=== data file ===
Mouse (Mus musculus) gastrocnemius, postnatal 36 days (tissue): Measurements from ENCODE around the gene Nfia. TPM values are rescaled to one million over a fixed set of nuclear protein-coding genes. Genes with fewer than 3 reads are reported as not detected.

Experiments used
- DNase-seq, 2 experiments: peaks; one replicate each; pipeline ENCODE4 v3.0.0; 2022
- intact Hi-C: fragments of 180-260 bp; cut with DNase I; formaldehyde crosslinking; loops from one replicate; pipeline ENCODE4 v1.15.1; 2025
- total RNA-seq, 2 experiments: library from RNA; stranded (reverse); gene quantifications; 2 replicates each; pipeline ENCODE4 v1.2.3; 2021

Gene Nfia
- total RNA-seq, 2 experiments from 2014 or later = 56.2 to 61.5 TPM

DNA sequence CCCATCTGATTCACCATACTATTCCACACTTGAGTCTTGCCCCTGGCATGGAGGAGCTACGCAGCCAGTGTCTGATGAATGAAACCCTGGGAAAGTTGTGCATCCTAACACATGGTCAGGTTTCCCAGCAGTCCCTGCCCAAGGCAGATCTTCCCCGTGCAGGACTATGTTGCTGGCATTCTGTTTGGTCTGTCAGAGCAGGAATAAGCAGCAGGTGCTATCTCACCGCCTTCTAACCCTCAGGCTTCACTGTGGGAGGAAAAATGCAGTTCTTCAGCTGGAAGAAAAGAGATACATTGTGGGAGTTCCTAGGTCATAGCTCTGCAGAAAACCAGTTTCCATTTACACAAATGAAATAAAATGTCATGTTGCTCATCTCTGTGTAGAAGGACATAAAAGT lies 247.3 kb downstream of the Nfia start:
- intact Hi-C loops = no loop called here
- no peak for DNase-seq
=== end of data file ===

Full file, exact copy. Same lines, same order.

Mouse (Mus musculus) gastrocnemius, postnatal 36 days (tissue): Measurements from ENCODE around the gene Nfia. TPM values are rescaled to one million over a fixed set of nuclear protein-coding genes. Genes with fewer than 3 reads are reported as not detected.

Experiments used
- DNase-seq, 2 experiments: peaks; one replicate each; pipeline ENCODE4 v3.0.0; 2022
- intact Hi-C: fragments of 180-260 bp; cut with DNase I; formaldehyde crosslinking; loops from one replicate; pipeline ENCODE4 v1.15.1; 2025
- total RNA-seq, 2 experiments: library from RNA; stranded (reverse); gene quantifications; 2 replicates each; pipeline ENCODE4 v1.2.3; 2021

Gene Nfia
- total RNA-seq, 2 experiments from 2014 or later = 56.2 to 61.5 TPM

DNA sequence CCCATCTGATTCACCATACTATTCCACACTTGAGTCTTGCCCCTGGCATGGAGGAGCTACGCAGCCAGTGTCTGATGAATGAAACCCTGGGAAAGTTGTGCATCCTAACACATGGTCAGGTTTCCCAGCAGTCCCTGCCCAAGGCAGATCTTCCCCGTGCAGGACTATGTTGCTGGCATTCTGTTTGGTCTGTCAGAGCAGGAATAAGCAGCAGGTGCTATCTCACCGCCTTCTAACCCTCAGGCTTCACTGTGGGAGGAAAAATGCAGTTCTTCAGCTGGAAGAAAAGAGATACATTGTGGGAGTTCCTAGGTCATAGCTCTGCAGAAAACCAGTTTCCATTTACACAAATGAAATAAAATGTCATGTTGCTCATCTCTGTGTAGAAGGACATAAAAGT lies 247.3 kb downstream of the Nfia start:
- intact Hi-C loops = no loop called here
- no peak for DNase-seq